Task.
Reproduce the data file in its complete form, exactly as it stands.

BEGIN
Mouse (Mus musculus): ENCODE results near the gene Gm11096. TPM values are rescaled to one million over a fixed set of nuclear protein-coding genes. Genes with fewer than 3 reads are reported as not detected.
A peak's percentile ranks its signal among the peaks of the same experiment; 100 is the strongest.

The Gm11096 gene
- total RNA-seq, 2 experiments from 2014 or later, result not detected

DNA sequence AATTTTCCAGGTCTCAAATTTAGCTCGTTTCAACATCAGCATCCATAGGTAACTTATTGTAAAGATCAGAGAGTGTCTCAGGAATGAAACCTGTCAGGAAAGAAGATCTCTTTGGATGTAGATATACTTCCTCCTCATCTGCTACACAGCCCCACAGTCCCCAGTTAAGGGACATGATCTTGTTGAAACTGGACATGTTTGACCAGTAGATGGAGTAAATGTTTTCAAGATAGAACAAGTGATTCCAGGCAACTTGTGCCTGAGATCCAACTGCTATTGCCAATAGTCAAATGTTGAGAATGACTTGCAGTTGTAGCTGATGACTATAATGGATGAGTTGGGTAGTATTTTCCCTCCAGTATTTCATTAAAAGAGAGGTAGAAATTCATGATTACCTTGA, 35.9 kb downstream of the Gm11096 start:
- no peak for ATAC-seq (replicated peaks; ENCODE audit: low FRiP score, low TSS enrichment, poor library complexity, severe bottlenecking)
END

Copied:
Mouse (Mus musculus): ENCODE results near the gene Gm11096. TPM values are rescaled to one million over a fixed set of nuclear protein-coding genes. Genes with fewer than 3 reads are reported as not detected.
A peak's percentile ranks its signal among the peaks of the same experiment; 100 is the strongest.

The Gm11096 gene
- total RNA-seq, 2 experiments from 2014 or later, result not detected

DNA sequence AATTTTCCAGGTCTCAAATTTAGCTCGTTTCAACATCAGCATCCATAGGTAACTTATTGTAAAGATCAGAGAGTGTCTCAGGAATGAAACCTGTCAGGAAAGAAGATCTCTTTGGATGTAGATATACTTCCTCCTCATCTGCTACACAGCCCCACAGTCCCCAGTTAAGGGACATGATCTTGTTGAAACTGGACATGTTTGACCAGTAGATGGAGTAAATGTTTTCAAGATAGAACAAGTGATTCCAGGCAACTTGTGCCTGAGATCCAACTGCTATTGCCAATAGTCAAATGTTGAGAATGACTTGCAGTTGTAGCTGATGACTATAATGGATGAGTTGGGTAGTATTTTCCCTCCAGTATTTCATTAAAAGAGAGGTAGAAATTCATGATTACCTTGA, 35.9 kb downstream of the Gm11096 start:
- no peak for ATAC-seq (replicated peaks; ENCODE audit: low FRiP score, low TSS enrichment, poor library complexity, severe bottlenecking)